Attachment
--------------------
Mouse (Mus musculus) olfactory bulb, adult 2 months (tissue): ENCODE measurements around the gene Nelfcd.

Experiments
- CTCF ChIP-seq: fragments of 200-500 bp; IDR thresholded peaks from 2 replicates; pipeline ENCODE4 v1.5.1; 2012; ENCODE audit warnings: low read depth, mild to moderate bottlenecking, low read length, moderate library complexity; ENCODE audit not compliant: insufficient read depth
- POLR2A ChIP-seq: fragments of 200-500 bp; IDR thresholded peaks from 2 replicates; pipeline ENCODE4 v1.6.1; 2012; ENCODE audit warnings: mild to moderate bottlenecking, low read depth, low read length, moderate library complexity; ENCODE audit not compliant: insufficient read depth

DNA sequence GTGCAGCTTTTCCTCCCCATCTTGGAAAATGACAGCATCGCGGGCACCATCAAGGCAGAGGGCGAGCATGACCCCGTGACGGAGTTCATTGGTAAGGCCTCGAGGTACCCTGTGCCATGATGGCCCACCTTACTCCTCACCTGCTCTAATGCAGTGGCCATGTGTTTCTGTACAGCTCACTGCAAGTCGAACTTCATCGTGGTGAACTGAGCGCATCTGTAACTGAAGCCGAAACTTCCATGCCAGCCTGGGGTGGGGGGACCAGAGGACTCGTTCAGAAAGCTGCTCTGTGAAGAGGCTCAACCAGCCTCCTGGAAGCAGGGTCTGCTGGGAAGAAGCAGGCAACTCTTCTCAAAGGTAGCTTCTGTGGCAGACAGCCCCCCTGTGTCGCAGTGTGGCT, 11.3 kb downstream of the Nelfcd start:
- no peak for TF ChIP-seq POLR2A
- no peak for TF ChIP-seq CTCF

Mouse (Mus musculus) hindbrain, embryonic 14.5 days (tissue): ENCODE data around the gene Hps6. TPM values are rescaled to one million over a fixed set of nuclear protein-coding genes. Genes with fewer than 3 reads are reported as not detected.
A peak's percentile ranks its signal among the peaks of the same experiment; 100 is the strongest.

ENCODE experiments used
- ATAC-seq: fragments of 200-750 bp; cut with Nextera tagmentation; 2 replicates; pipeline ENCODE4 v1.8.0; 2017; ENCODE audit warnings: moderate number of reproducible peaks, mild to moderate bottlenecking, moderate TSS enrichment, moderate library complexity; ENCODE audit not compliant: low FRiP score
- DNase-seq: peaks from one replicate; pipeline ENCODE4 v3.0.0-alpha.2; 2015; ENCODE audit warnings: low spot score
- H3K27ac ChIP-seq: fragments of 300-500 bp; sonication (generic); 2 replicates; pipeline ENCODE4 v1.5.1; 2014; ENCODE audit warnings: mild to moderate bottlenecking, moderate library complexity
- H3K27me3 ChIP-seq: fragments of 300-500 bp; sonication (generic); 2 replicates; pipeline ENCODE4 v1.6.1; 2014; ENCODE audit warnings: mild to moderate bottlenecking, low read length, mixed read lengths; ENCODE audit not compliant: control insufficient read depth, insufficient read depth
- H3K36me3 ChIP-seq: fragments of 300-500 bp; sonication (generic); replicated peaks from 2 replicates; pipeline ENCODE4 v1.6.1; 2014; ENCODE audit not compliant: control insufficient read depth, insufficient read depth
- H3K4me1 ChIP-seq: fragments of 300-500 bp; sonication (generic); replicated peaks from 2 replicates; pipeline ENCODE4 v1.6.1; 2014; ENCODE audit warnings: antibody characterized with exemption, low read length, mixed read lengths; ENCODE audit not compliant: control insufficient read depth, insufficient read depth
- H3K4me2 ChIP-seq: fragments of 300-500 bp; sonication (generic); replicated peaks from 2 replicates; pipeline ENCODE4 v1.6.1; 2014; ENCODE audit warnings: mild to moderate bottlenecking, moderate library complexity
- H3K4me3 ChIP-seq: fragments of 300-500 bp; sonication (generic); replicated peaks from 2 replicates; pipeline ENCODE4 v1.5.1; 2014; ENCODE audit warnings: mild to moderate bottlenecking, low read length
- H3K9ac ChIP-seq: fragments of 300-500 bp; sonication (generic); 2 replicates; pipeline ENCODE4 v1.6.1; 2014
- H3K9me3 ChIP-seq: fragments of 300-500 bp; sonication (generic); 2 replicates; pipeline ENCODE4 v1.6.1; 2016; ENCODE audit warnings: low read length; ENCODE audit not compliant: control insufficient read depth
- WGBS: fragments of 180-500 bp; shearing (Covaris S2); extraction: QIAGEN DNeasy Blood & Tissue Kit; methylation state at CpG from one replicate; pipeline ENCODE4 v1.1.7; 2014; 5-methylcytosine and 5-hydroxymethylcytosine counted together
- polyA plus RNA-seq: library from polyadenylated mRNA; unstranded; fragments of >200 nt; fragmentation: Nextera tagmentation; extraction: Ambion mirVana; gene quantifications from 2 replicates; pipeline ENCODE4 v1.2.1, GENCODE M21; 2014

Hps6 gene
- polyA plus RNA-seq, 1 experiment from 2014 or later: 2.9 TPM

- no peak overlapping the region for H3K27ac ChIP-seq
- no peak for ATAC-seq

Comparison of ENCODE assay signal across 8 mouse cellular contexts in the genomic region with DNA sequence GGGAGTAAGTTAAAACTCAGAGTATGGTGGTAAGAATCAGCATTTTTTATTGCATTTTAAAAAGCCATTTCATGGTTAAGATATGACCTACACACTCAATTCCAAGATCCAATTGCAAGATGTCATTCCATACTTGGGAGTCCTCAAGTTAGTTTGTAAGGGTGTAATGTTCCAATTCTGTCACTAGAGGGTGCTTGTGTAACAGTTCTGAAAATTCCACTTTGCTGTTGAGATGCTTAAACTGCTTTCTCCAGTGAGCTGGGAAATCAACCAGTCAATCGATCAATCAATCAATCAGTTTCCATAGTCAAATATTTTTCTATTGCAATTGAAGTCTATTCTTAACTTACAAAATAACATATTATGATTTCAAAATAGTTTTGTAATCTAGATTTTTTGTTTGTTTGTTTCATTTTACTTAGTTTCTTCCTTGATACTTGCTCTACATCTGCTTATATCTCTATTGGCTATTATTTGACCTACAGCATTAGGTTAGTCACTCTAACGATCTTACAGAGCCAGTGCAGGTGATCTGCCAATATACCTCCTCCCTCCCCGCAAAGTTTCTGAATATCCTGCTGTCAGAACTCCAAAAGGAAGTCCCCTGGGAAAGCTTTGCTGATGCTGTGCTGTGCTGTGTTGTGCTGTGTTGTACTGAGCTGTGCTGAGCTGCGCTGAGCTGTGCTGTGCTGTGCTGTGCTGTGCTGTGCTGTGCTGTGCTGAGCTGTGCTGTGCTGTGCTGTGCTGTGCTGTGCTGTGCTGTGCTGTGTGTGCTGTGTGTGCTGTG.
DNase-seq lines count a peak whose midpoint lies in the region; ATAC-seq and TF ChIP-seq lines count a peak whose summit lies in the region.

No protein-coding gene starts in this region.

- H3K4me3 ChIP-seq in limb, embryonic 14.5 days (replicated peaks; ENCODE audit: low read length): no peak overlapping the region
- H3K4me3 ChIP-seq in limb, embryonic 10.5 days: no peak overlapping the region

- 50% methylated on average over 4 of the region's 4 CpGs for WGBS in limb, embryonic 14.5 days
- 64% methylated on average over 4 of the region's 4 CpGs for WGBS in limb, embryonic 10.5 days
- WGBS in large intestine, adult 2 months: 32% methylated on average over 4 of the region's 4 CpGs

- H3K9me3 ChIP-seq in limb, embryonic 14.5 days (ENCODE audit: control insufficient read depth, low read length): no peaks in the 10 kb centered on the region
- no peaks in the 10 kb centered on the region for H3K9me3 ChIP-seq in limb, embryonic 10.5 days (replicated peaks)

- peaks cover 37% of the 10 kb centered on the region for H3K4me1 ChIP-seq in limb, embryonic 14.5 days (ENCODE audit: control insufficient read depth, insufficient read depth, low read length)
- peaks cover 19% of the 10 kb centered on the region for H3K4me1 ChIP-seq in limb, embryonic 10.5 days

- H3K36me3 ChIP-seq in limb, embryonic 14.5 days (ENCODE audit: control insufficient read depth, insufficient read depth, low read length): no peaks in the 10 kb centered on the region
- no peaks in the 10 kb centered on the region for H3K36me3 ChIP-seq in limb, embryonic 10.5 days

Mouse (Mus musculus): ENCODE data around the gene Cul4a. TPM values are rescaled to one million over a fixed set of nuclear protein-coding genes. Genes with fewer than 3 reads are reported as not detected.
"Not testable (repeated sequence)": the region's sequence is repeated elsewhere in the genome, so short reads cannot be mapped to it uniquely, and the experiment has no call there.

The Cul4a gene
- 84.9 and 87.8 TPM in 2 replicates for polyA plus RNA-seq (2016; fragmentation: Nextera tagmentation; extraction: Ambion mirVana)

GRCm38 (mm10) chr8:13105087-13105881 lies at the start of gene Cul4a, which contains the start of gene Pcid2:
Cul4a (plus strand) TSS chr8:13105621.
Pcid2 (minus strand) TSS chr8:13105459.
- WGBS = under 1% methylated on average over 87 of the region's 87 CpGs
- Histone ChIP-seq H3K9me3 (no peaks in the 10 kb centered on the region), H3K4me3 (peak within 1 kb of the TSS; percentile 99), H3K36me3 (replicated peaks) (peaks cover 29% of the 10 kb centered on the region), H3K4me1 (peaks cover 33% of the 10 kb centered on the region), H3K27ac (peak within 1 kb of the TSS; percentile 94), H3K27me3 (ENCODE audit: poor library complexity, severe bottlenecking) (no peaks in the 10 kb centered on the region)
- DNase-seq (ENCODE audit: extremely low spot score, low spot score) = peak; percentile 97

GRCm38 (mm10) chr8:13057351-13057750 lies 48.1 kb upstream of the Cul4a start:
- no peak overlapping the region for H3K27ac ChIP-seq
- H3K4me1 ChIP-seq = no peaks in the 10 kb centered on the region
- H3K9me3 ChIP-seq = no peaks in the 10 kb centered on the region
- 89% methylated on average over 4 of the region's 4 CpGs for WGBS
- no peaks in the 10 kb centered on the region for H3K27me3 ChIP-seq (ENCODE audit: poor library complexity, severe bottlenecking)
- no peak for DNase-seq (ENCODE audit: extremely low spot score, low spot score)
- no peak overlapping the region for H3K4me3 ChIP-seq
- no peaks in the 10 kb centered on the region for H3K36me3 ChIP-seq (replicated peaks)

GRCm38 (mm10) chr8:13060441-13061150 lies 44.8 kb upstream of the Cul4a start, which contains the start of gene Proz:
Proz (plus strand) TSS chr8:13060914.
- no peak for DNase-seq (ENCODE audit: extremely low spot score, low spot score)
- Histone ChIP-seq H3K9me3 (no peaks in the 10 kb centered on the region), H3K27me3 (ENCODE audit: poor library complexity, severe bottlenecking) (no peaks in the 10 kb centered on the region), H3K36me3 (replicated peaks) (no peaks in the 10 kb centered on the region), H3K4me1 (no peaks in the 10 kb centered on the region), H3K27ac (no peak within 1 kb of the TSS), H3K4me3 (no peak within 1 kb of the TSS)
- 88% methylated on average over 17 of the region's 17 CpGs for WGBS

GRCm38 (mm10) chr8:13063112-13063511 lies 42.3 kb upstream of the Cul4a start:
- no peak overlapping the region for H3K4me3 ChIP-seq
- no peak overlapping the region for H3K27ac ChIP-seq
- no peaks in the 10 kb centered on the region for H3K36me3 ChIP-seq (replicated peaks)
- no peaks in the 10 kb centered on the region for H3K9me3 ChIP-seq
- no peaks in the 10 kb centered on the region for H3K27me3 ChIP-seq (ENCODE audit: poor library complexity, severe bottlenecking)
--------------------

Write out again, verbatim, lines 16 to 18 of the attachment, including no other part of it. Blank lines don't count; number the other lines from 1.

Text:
- H3K4me1 ChIP-seq: fragments of 300-500 bp; sonication (generic); replicated peaks from 2 replicates; pipeline ENCODE4 v1.6.1; 2014; ENCODE audit warnings: antibody characterized with exemption, low read length, mixed read lengths; ENCODE audit not compliant: control insufficient read depth, insufficient read depth
- H3K4me2 ChIP-seq: fragments of 300-500 bp; sonication (generic); replicated peaks from 2 replicates; pipeline ENCODE4 v1.6.1; 2014; ENCODE audit warnings: mild to moderate bottlenecking, moderate library complexity
- H3K4me3 ChIP-seq: fragments of 300-500 bp; sonication (generic); replicated peaks from 2 replicates; pipeline ENCODE4 v1.5.1; 2014; ENCODE audit warnings: mild to moderate bottlenecking, low read length